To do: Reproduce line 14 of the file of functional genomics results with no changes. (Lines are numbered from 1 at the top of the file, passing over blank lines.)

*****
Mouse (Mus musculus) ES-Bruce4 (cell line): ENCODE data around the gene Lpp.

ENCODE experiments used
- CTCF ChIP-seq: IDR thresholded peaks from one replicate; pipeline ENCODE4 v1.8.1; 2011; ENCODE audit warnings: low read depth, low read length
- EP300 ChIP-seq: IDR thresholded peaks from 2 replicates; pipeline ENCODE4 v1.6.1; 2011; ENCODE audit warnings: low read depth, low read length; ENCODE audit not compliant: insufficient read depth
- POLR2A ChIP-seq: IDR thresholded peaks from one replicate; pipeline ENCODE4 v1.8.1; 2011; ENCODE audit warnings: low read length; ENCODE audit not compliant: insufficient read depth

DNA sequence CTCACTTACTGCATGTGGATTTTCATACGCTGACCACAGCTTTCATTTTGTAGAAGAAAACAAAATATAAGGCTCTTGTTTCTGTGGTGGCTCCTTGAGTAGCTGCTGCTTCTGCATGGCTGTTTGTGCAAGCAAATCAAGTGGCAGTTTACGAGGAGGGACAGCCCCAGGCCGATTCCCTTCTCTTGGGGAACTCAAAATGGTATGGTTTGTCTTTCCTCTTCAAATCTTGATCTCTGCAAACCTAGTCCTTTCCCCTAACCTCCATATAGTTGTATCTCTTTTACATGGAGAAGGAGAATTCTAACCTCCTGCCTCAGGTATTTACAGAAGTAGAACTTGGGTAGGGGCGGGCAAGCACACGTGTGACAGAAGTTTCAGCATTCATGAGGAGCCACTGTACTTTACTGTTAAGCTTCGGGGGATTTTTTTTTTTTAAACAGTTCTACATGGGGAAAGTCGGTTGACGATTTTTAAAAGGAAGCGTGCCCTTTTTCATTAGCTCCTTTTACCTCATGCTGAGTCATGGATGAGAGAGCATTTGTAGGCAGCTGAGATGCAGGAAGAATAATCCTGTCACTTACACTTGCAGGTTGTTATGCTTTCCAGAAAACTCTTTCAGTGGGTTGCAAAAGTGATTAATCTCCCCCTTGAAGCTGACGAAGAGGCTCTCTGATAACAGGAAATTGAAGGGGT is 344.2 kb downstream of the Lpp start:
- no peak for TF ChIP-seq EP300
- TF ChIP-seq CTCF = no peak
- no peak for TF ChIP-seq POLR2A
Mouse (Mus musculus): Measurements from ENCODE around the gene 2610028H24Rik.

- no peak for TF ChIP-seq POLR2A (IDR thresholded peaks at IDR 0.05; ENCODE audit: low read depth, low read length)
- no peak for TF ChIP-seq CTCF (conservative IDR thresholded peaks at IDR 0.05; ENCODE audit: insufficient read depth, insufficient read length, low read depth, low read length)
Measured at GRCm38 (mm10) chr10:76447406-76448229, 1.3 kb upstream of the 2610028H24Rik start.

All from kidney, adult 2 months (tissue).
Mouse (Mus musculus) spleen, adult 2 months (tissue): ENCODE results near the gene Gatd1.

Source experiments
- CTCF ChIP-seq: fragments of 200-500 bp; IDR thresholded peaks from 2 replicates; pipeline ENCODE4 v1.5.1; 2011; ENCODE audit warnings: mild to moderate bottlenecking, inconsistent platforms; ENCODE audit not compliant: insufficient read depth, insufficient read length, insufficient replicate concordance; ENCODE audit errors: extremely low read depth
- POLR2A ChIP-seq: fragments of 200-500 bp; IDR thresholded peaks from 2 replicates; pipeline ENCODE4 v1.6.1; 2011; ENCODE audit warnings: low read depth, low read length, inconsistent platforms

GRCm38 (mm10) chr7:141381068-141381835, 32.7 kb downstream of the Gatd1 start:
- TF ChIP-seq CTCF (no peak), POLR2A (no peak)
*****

All from kidney, adult 2 months (tissue).